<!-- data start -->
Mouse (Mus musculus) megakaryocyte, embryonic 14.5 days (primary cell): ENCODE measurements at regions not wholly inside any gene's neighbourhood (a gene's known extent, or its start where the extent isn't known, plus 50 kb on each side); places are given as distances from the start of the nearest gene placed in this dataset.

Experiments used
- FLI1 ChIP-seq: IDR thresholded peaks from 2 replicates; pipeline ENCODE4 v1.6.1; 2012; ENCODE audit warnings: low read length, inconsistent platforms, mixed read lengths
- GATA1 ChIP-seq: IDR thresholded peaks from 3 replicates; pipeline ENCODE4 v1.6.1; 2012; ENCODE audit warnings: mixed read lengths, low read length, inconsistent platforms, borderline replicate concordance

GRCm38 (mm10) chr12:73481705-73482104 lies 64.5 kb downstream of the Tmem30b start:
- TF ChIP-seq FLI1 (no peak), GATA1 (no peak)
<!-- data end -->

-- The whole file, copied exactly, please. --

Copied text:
Mouse (Mus musculus) megakaryocyte, embryonic 14.5 days (primary cell): ENCODE measurements at regions not wholly inside any gene's neighbourhood (a gene's known extent, or its start where the extent isn't known, plus 50 kb on each side); places are given as distances from the start of the nearest gene placed in this dataset.

Experiments used
- FLI1 ChIP-seq: IDR thresholded peaks from 2 replicates; pipeline ENCODE4 v1.6.1; 2012; ENCODE audit warnings: low read length, inconsistent platforms, mixed read lengths
- GATA1 ChIP-seq: IDR thresholded peaks from 3 replicates; pipeline ENCODE4 v1.6.1; 2012; ENCODE audit warnings: mixed read lengths, low read length, inconsistent platforms, borderline replicate concordance

GRCm38 (mm10) chr12:73481705-73482104 lies 64.5 kb downstream of the Tmem30b start:
- TF ChIP-seq FLI1 (no peak), GATA1 (no peak)